1 / 66

660 likes | 801 Vues

Some Other Efficient Learning Methods. William W. Cohen. Announcements. Upcoming guest lectures: Alona Fyshe , 2/9 & 2/14 Ron Bekkerman (LinkedIn), 2/23 Joey Gonzalez, 3/8 U Kang, 3/22 Phrases assignment out today: Unsupervised learning Google n-grams data Non-trivial pipeline

Télécharger la présentation
## Some Other Efficient Learning Methods

**An Image/Link below is provided (as is) to download presentation**
Download Policy: Content on the Website is provided to you AS IS for your information and personal use and may not be sold / licensed / shared on other websites without getting consent from its author.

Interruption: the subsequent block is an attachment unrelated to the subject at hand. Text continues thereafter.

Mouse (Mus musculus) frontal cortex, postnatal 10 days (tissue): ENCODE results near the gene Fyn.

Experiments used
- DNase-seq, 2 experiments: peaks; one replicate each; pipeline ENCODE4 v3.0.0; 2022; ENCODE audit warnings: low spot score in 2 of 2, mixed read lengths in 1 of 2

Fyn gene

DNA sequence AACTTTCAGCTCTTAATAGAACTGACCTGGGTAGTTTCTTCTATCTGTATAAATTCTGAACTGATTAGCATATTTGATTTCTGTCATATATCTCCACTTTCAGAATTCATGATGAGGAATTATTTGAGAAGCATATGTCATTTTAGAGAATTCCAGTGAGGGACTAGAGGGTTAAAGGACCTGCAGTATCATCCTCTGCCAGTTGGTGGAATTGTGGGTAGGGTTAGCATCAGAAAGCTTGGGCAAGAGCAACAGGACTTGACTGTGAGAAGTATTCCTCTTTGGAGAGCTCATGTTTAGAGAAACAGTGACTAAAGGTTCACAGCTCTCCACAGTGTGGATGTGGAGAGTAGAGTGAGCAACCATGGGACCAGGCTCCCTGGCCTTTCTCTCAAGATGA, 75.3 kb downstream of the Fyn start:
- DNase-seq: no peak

Content is provided to you AS IS for your information and personal use only.
Download presentation by click this link.
While downloading, if for some reason you are not able to download a presentation, the publisher may have deleted the file from their server.
During download, if you can't get a presentation, the file might be deleted by the publisher.

E N D